Bugatti Centodieci Successfully Completes Wind Tunnel Tests
Even few-ofs like the Centodieci, which is limited to ten units only, are elaborately developed and fine-tuned by the French luxury brand – in this case, using a state-of-the-art wind tunnel.
Fuel consumption and emissions
- 1 Centodieci: WLTP fuel consumption, l/100 km: low phase 40.31 / medium phase 22.15 / high phase 17.89 / extra high phase 17.12 / combined 21.47; CO2 emissions combined, g / km: NA; efficiency class: G
- 2 Divo: WLTP fuel consumption, l/100 km: low phase 43,33 / medium phase 22,15 / high phase 17,99 / extra high phase 18,28 / combined 22,32; CO2 emissions combined, g/km: 505,61; efficiency class: G
Not even the strongest hurricane comes close to the wind which the Centodieci1 is subjected to aerodynamic testing in the wind tunnel. It envelops the elegant bodywork at up to 300 km/h before slipping off at the rear. A 9,300 PS engine drives an eight-meter propeller, generating a permanent intensive airflow – powerful enough for an airplane to take off.
But not the Bugatti Centodieci. The prototype of the French luxury manufacturer’s new few-of hyper sports car remains firmly on the ground. Five bands simultaneously simulate high speeds of up to 300 km/h – one under each tire and the fifth under the vehicle floor. “We use this to simulate the airflows under the vehicle and in the wheel wells, and then precisely tune the Centodieci,” explains André Kullig, Technical Project Manager for one and few-of projects at Bugatti.
The driveshafts are dismantled ahead of testing in order to prevent the external drive of the wheels from transferring any forces into the vehicle. The vehicle is then fixed with nothing but four small pins in the underbody and its height is varied according to the testing plan.
Independently of the number of units, every new Bugatti model goes through the complete development process, be it a one-off like the La Voiture Noire or the limited run of ten Centodieci vehicles – both with tailored bodyworks. “It makes no difference to us engineers whether we are developing a hyper sports car for one, ten or 500 units – the effort is the same, as we have and want to meet, even exceed the quality and safety standards applicable to mass production,” explains André Kullig. The flat front construction with the smaller horseshoe shape means the wind flows around the vehicle differently than it does around a Chiron or Divo2. With a hyper sports car that drives at well above 350 km/h, the aerodynamics and downthrust have to be one hundred percent right. The particular challenge lies in achieving the target value pre-calculated by the developers. Following computer simulation and the first prototype rollout, additional wind tunnel tests are performed before a vehicle undergoes high-speed testing on test tracks and proving grounds.
Elaborate testing for optimum handling
With the prototype in the wind tunnel, the developers make slight changes in the invisible range to edge closer to the desired values. The front diffuser flaps can be adjusted by minute angles for this, and the rear wing, which will ultimately be in a fixed position, can likewise be modified by just a few degrees. “Even once we have identified the ideal settings, we continue to try others in order to see how the Centodieci responds,” says André Kullig.
In the wind tunnel tests, Bugatti’s engineers check the airflow on and around the Centodieci at a variety of speeds. Starting at 140 km/h, they use a standard setup to determine a benchmark figure for comparison with other Bugatti hyper sports cars. They then run various tests up to the test bench’s maximum speed. “What’s important are the data for downthrust at the front and rear axles. These have to be perfect because they are crucial to the vehicle’s handling at high speeds,” explains André Kullig. The aim is handling that’s as balanced as possible at all speeds from 0 to over 300 km/h.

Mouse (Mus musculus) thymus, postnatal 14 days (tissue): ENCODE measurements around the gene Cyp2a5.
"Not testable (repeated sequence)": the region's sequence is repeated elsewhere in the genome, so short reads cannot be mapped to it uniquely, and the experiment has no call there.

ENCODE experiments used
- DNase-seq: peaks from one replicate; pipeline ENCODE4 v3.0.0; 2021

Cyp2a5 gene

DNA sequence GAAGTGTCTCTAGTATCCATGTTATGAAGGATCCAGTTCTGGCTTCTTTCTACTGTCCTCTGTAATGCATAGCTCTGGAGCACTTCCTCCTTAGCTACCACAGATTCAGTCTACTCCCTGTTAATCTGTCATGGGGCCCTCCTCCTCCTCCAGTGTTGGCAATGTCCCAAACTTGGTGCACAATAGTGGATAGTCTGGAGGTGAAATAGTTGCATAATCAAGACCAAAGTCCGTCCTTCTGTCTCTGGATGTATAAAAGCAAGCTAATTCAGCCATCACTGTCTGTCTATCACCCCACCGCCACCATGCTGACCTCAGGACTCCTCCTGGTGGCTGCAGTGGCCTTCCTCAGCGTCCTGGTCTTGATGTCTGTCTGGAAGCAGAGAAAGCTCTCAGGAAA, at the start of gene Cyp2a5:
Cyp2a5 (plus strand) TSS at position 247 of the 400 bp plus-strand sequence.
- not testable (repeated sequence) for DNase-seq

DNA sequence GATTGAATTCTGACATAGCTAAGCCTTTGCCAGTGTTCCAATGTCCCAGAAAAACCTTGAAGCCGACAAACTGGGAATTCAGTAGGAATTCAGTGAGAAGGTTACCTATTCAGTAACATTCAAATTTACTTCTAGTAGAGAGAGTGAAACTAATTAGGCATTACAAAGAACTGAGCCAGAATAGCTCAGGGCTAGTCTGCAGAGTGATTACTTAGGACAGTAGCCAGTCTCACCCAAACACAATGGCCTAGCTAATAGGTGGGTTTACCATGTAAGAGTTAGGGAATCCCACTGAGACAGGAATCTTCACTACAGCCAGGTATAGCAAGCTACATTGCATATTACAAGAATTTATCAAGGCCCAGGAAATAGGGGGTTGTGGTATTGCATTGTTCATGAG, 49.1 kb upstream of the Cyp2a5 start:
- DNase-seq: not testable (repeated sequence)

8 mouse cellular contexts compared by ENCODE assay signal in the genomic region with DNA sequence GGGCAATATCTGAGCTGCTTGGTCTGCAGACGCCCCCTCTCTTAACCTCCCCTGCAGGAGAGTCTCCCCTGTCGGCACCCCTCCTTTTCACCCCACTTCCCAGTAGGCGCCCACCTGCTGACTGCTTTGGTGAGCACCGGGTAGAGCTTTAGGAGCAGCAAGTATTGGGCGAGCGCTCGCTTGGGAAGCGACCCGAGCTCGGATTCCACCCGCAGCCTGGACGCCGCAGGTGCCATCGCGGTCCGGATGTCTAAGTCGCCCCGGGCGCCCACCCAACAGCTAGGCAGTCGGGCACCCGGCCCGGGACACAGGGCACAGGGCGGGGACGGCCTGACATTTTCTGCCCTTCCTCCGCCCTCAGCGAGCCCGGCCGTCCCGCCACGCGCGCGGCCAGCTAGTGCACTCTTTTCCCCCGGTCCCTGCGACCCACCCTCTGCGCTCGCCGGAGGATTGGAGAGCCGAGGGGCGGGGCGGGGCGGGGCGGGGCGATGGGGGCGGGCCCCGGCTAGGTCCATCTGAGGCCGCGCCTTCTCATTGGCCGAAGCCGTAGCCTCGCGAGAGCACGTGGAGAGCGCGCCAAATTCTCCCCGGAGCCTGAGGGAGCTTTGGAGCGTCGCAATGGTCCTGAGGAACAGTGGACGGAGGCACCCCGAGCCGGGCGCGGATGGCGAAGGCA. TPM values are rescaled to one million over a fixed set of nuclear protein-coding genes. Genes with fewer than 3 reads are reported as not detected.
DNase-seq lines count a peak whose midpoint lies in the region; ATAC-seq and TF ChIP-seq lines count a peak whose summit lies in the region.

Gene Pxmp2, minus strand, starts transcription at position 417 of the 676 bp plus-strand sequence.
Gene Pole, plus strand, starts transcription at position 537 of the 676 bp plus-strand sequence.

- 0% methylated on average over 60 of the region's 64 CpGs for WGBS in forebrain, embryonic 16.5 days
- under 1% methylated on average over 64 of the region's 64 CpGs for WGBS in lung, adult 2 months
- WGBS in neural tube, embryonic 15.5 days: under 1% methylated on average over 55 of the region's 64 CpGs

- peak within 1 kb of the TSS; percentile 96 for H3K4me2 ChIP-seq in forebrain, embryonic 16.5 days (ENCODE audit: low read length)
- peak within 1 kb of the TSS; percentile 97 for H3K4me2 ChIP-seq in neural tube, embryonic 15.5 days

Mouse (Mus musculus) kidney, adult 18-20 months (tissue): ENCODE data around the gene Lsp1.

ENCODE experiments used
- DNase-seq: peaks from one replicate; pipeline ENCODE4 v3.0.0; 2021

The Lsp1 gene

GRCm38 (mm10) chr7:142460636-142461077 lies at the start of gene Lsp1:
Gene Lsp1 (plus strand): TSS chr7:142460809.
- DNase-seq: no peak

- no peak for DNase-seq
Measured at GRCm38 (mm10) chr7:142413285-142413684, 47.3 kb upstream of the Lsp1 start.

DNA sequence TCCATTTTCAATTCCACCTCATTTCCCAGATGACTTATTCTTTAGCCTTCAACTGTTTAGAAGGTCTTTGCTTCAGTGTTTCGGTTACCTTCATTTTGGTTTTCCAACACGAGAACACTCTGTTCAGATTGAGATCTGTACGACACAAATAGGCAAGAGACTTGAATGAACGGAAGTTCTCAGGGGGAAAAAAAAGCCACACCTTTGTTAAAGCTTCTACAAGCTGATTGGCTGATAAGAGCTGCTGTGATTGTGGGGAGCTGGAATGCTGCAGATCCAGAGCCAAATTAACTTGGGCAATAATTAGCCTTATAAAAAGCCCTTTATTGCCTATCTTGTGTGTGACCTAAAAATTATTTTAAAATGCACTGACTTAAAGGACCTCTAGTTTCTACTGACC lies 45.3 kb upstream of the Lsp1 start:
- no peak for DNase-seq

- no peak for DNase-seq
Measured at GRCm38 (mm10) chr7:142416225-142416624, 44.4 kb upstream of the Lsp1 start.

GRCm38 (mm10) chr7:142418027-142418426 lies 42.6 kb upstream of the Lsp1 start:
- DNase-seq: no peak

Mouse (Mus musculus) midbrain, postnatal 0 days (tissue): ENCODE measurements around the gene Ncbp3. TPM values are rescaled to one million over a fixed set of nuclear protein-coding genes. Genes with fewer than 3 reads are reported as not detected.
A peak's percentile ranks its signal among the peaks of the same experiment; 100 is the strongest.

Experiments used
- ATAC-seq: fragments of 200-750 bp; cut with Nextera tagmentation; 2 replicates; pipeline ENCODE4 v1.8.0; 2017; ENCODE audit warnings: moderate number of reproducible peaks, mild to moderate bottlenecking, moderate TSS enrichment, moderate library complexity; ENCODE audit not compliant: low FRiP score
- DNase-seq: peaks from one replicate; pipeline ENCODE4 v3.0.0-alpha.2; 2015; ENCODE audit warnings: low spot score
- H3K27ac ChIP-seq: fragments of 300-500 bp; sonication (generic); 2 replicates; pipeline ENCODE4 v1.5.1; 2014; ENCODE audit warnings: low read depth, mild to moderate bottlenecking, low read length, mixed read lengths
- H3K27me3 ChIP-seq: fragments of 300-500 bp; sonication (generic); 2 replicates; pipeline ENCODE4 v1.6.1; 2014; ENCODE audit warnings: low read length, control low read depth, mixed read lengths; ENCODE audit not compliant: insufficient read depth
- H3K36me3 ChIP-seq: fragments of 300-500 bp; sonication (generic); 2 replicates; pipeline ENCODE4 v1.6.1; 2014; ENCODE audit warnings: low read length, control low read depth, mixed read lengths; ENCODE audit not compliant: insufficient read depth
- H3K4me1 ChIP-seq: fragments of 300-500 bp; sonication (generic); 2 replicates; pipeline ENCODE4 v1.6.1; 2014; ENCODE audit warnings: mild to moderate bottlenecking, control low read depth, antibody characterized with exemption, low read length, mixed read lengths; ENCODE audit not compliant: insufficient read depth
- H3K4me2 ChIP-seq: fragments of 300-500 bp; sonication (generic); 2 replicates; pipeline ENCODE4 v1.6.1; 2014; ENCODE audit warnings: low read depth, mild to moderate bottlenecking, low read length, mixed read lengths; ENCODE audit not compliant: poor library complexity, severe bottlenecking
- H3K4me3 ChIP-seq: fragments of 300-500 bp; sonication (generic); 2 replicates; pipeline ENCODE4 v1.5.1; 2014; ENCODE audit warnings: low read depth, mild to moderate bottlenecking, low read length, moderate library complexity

The temperature of the 8.0-liter W16 engine with 1,600 PS also very much depends on the side airflow, as this is how the engine and gearbox oil coolers are supplied with air. Using special fog images, the engineers also check the high-performance system’s brake cooling in the wind tunnel. In further tests, the wind hits the bodywork at various sideways angles to simulate the vehicle’s handling when taking corners quickly with shifting loads. “No matter what speed and what driving situation, the Centodieci is sportily neutral and can be managed at all times in spite of its immense power,” says André Kullig. The engineers will clock up many more kilometers on the test tracks and proving grounds over the next few weeks to select the definitive setup.
Bugatti presented the Centodieci within its successful new coachbuilding program in summer 2019. The Centodieci quotes automotive history: it is an homage to the legendary EB 110, with which Romano Artioli revived the Bugatti brand some 30 years ago. The EB 110 became the super sports car of the 1990s. Everything about it was new, from the breathtaking design to its exclusive technology: a carbon monocoque, V12 mid-mounted engine with 550 PS, four turbochargers, and all-wheel drive push it to top speeds of more than 350 km/h – a feat which was unattainable by other sports cars of that time.
With the EB 110 and factory in Campogalliano, the passionate Bugatti fan, Romano Artioli, was way ahead of his time. He knew how to take Ettore Bugatti’s ideas of technology, design, branding, and production standards to an entirely new level. Only 96 EB 110 GTs and 32 EB 110 Super Sports were produced up to 1995.
The Centodieci is limited to ten vehicles, all of which were sold out within a matter of hours at a net unit price of eight million euros. Delivery of the highly exclusive and handcrafted few-of model will begin next year.